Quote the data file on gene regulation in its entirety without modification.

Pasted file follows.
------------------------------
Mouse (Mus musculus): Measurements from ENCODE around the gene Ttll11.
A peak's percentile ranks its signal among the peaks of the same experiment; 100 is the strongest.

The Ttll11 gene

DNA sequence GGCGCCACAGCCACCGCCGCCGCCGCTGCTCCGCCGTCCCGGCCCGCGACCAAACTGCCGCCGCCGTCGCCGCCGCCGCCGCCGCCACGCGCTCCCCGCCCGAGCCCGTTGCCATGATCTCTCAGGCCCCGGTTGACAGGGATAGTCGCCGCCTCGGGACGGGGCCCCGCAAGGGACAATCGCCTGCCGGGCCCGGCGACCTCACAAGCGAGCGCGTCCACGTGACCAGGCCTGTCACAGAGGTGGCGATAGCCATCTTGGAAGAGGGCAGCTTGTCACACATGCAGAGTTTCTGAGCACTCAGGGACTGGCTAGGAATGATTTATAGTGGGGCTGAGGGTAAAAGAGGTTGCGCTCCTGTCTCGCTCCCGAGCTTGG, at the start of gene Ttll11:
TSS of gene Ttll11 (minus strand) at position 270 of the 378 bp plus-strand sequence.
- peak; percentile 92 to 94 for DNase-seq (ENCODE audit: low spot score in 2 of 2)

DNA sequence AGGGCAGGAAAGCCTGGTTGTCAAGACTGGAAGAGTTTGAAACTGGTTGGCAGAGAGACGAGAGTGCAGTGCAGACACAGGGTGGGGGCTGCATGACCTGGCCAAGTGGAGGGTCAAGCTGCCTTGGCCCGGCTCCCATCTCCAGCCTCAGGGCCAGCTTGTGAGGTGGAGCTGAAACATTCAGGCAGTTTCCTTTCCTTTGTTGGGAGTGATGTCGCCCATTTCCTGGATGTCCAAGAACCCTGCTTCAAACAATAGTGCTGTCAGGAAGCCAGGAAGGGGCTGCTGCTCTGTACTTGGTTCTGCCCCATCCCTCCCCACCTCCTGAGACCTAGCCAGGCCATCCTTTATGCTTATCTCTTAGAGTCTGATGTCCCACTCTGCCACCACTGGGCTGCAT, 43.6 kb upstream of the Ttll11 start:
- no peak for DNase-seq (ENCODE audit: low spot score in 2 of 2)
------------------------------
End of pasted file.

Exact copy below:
Mouse (Mus musculus): Measurements from ENCODE around the gene Ttll11.
A peak's percentile ranks its signal among the peaks of the same experiment; 100 is the strongest.

The Ttll11 gene

DNA sequence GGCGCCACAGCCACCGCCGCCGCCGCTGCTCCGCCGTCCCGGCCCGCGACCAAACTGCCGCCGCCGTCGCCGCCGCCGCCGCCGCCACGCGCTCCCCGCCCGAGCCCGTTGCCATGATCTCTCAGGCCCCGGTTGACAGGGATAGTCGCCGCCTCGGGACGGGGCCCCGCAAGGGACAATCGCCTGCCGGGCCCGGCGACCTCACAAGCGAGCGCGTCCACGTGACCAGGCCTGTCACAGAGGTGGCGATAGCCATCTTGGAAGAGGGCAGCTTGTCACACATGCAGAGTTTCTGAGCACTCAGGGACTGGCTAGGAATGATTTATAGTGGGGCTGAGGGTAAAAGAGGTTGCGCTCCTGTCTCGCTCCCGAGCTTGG, at the start of gene Ttll11:
TSS of gene Ttll11 (minus strand) at position 270 of the 378 bp plus-strand sequence.
- peak; percentile 92 to 94 for DNase-seq (ENCODE audit: low spot score in 2 of 2)

DNA sequence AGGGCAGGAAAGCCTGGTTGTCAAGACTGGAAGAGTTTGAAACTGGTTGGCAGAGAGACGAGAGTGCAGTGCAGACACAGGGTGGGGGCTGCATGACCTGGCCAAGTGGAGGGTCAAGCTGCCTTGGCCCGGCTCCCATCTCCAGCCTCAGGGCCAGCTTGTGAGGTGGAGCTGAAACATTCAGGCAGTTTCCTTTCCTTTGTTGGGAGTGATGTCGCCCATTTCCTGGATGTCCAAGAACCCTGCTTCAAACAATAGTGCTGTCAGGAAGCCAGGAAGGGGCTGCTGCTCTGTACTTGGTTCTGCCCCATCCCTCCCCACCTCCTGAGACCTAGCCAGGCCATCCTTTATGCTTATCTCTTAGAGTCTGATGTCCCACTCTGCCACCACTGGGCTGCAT, 43.6 kb upstream of the Ttll11 start:
- no peak for DNase-seq (ENCODE audit: low spot score in 2 of 2)